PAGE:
Patrick Frazee's murder trial resumed in Cripple Creek Wednesday morning, and we're getting a look at his relationship with an alleged accomplice.
Frazee is accused of killing his one-time fiancee, Kelsey Berreth, and allegedly disposing of her body and other evidence, aided by Krystal Lee, his reported mistress.
Court testimony of Krystal Lee, the Idaho girlfriend of murder defendant Patrick Frazee, began Wednesday in Cripple Creek, mesmerizing jurors and those watching in the courtroom.
Prosecutors walked Lee through the beginnings of her relationship with Frazee. Lee described how they met when she was just 20, sharing a love of horses and dogs.
In testimony, Lee described how an early dating relationship fell apart over actions that frustrated her as well as Frazee’s nonchalant attitude toward her.
She testified how on the eve of her wedding to another man, Frazee called her to ask her to call it off.
Despite that, she went ahead and got married. Several years later she and Frazey reconnected and the two started an affair, while she pursued a divorce, according to her testimony. Lee and her husband got divorced in 2016.
She only discovered Frazee had fathered a baby girl when a mutual friend mentioned it, assuming she knew, per her testimony. That baby was his and Kelsey Berreth’s.
Lee revealed that during the course of her relationship with Frazee, she became pregnant in March 2016. She said the baby was Frazee's, and that she told him with the expectation that he would be excited.
But Lee said that Frazee wasn't happy and said that "the baby was going to be a bastard." She later ended the pregnancy and told Frazee she had miscarried.
At this point in the prosecution’s case, court broke for lunch recess. Lee is expected to take the stand again after lunch.
Several times during her testimony so far, Lee has teared up, sniffling and crying. Only once did she appear to glance over at the defendant, while talking about the chemistry they shared.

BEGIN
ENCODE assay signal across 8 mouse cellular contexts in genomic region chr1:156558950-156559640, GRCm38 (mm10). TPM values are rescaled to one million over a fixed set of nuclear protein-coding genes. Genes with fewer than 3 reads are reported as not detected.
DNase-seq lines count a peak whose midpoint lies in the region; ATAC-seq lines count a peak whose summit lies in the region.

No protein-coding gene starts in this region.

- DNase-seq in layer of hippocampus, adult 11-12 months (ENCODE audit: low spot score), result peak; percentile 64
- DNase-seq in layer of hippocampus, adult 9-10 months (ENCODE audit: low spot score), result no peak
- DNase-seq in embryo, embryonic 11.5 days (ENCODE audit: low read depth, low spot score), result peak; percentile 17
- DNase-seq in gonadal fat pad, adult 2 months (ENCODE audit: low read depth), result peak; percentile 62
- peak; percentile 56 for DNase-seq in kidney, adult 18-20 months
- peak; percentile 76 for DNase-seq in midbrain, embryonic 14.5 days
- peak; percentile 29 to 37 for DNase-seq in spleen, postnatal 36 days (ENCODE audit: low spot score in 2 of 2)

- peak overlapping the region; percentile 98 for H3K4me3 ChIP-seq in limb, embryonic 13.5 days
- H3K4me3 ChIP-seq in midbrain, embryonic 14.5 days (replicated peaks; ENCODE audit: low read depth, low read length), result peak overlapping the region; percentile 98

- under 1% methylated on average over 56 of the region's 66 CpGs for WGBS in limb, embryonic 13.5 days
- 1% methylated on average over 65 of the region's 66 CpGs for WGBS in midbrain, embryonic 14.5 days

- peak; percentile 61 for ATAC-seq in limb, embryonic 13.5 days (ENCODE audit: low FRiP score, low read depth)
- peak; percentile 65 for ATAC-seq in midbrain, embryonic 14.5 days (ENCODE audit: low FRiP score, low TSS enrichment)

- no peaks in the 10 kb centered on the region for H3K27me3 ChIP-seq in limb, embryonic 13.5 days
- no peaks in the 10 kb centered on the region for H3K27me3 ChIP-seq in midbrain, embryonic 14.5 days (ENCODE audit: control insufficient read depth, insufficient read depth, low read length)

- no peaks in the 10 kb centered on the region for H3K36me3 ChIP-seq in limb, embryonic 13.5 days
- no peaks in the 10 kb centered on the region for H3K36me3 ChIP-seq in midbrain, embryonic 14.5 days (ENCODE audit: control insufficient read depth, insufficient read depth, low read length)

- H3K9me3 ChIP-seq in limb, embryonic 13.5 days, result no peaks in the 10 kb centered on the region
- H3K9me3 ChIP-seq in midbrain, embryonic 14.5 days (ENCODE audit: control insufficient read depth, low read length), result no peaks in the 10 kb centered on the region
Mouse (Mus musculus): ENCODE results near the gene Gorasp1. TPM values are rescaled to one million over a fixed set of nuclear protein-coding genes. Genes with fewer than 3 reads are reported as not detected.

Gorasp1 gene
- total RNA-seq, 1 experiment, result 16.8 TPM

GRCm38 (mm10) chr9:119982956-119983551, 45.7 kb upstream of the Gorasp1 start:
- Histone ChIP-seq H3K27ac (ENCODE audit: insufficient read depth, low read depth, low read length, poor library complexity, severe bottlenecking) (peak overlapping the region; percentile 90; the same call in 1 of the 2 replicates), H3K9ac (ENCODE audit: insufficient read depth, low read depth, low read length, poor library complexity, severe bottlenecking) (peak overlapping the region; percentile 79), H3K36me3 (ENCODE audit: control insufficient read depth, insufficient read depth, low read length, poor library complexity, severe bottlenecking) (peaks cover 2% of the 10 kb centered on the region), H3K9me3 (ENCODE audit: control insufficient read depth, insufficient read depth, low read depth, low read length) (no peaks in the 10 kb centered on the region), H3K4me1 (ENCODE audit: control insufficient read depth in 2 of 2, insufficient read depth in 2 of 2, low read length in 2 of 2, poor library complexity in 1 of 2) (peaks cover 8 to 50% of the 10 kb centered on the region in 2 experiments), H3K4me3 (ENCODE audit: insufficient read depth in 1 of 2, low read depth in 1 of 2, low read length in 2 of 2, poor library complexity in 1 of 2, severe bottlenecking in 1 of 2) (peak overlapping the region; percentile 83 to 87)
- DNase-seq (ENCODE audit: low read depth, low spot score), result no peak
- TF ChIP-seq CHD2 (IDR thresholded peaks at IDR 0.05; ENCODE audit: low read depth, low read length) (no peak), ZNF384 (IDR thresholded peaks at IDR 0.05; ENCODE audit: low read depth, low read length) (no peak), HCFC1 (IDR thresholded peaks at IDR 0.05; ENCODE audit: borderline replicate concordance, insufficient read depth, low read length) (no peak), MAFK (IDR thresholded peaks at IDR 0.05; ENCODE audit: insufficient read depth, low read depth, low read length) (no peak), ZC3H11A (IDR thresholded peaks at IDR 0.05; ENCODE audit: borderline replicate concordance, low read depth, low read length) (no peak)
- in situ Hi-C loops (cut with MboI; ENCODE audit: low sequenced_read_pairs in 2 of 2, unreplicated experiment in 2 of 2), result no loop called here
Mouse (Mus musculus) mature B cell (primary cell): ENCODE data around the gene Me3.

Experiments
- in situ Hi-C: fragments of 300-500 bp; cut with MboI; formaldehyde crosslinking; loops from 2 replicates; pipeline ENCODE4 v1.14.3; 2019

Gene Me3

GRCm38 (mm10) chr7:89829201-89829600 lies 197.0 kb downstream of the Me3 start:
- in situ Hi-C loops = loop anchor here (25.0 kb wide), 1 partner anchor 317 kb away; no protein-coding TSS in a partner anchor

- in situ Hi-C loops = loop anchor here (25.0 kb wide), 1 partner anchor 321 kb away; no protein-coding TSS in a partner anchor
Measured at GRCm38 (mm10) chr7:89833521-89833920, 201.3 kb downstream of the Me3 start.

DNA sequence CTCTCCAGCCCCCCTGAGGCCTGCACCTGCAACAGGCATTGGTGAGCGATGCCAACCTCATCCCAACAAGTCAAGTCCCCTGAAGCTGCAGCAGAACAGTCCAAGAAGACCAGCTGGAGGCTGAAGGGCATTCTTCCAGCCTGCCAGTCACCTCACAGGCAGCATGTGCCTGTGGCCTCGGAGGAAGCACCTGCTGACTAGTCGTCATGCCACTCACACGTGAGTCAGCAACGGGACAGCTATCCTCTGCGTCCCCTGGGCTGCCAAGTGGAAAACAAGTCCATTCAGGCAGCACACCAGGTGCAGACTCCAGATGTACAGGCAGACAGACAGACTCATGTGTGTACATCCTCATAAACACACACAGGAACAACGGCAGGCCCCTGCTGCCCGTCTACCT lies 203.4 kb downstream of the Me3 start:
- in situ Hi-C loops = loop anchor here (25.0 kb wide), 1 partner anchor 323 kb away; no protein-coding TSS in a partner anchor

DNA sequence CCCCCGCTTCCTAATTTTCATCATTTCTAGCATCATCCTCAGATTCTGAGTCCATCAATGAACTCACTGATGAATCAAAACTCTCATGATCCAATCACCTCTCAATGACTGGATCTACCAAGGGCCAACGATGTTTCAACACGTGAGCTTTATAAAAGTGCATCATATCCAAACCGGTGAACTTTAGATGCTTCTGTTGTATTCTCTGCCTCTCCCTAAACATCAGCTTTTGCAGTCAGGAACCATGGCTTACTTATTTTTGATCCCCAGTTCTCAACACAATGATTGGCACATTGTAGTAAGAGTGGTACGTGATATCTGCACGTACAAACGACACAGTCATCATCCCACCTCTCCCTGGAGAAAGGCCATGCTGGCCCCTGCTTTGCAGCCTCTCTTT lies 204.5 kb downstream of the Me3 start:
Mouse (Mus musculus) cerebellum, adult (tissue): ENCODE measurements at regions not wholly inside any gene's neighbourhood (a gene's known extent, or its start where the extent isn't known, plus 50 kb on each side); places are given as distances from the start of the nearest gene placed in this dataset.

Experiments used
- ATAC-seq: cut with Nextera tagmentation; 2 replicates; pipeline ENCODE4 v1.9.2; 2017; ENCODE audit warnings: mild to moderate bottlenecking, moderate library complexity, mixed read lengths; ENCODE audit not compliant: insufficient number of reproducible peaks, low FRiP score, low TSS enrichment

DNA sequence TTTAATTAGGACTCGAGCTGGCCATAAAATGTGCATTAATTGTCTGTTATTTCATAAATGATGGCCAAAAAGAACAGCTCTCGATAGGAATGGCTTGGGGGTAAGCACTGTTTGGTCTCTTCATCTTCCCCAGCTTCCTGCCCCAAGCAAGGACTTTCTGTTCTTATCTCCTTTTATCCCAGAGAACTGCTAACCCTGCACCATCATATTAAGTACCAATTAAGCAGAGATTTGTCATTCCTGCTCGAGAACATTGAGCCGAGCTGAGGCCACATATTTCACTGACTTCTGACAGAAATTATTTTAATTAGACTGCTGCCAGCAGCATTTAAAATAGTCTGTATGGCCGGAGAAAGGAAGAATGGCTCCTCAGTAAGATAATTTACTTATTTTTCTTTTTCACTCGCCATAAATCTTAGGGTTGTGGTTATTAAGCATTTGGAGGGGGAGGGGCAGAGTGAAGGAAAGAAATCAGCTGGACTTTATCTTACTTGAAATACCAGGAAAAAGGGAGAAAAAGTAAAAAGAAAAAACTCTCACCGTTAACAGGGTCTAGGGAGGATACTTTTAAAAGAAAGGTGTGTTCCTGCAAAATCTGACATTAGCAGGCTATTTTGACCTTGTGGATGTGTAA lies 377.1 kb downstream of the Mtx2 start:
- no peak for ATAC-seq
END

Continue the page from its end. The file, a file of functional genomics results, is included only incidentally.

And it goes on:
Wednesday morning's testimony focused on cell tower technology and how records from phone companies could be used as a virtual tracking device, according to the prosecution's case.
The deputy district attorney is trying to lay out how cell records provided locations, roughly, of phones belonging to Berreth, Frazee and Lee.
The defendant seemed engrossed in making notes on the testimony provided by an FBI expert.
According to Special Agent Kevin Hoyland, Call Detail Records, or CDRs, are like the old phone bills we used to get providing call usage records, "Except it adds cell tower that was used to make the call, can marry with a tower list, know where that tower was physically, and we can map that, when the phone made a call connecting with that tower."
Hoyland testified throughout the morning. He also testified that on Thanksgiving morning, Berreth's and Frazee's phones were active separately, mapped to towers near their respective homes.
He testified that the data shows consistency with the theory of phones traveling together throughout the day after Thanksgiving. He also gave testimony as to additional calls made between Patrick Frazee's phone and Krystal Lee's phone mapped in Idaho.
More testimony is expected from Hoyland later as the trial resumes after a break. There was no sign of the prosecution's star witness, Krystal Lee, who could be called to testify against Frazee.
Previous Story - Opening Statements
Nine women and seven men will decide if Patrick Frazee is guilty of murder after his fiancee, Kelsey Berreth, disappeared last November.
Berreth was last seen on Thanksgiving Day, and though Berreth's body hasn't been found, Frazee has been charged with first-degree murder. The charges came after a woman testified to authorities that Frazee conspired to kill Berreth on multiple occasions.
Opening statements began at 2 p.m. and prosecutors laid out their case for accusing Frazee of murder.
"This face, this man is a killer," prosecutors said. "This is a face of a man who within a few short minutes is going to commit a horrific, inhumane act."
Prosecutors outlined Frazee's relationship with Berreth, saying they met online and that Berreth moved to Colorado to be with Frazee. Over time, their relationship deteriorated, and Frazee attempted to "poison everyone against Kelsey," according to prosecutors. Frazee would tell friends that Berreth was a bad mother and that she abused the couple's daughter. Nothing has been presented at this point to substantiate those claims.